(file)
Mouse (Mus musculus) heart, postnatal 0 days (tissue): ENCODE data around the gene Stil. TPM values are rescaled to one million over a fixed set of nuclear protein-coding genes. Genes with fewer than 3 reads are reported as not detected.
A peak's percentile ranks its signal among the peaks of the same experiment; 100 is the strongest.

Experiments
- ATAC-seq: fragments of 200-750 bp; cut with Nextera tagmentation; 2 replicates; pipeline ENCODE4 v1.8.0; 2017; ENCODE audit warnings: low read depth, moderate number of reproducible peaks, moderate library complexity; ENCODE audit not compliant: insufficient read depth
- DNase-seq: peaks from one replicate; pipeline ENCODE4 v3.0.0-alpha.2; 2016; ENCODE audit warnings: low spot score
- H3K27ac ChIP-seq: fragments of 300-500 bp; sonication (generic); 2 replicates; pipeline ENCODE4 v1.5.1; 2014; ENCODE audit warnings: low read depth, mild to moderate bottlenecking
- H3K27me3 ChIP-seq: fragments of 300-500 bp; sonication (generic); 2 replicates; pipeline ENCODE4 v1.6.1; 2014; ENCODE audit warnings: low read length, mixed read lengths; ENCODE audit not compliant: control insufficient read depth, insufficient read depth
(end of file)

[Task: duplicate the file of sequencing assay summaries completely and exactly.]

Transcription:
Mouse (Mus musculus) heart, postnatal 0 days (tissue): ENCODE data around the gene Stil. TPM values are rescaled to one million over a fixed set of nuclear protein-coding genes. Genes with fewer than 3 reads are reported as not detected.
A peak's percentile ranks its signal among the peaks of the same experiment; 100 is the strongest.

Experiments
- ATAC-seq: fragments of 200-750 bp; cut with Nextera tagmentation; 2 replicates; pipeline ENCODE4 v1.8.0; 2017; ENCODE audit warnings: low read depth, moderate number of reproducible peaks, moderate library complexity; ENCODE audit not compliant: insufficient read depth
- DNase-seq: peaks from one replicate; pipeline ENCODE4 v3.0.0-alpha.2; 2016; ENCODE audit warnings: low spot score
- H3K27ac ChIP-seq: fragments of 300-500 bp; sonication (generic); 2 replicates; pipeline ENCODE4 v1.5.1; 2014; ENCODE audit warnings: low read depth, mild to moderate bottlenecking
- H3K27me3 ChIP-seq: fragments of 300-500 bp; sonication (generic); 2 replicates; pipeline ENCODE4 v1.6.1; 2014; ENCODE audit warnings: low read length, mixed read lengths; ENCODE audit not compliant: control insufficient read depth, insufficient read depth